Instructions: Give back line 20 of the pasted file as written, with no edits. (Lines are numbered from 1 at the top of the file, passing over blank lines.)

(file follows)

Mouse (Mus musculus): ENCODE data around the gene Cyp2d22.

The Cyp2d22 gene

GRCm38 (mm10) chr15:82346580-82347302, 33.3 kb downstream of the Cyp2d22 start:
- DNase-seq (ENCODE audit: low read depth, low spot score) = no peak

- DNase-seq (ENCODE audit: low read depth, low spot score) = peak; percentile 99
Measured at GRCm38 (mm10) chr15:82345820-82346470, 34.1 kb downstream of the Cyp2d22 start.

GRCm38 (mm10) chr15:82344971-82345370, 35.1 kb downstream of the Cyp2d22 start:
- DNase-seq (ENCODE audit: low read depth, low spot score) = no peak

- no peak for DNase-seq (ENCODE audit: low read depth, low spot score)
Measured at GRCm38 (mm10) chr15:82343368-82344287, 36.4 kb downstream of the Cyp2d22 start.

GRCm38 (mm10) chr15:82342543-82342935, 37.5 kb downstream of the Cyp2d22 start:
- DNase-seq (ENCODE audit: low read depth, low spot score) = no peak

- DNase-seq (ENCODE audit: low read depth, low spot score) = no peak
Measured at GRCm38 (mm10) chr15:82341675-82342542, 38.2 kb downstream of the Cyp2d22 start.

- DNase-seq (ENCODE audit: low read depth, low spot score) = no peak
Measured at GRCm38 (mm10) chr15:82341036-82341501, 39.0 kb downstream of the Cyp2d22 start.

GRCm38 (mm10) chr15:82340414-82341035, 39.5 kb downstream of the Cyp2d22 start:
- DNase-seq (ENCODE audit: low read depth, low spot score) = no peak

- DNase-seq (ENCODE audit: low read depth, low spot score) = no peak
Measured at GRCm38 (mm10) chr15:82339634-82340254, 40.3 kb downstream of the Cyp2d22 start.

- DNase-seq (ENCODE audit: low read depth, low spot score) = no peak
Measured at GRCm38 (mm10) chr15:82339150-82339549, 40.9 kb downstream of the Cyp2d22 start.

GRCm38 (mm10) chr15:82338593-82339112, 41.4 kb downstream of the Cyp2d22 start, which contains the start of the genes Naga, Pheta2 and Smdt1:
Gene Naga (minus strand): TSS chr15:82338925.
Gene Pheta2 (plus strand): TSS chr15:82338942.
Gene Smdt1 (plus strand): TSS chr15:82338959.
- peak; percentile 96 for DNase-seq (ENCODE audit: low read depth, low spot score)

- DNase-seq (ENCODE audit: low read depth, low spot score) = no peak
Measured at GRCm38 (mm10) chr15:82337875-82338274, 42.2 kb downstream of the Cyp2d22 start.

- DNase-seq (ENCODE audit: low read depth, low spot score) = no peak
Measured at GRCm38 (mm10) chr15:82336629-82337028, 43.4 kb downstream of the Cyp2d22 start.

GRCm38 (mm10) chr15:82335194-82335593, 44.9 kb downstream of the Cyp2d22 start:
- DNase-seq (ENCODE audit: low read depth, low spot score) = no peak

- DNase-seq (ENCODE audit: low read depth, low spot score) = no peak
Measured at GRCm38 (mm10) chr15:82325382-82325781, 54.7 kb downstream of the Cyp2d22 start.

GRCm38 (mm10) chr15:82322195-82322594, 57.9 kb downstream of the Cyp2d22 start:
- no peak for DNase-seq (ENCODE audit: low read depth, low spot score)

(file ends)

Measured at GRCm38 (mm10) chr15:82339634-82340254, 40.3 kb downstream of the Cyp2d22 start.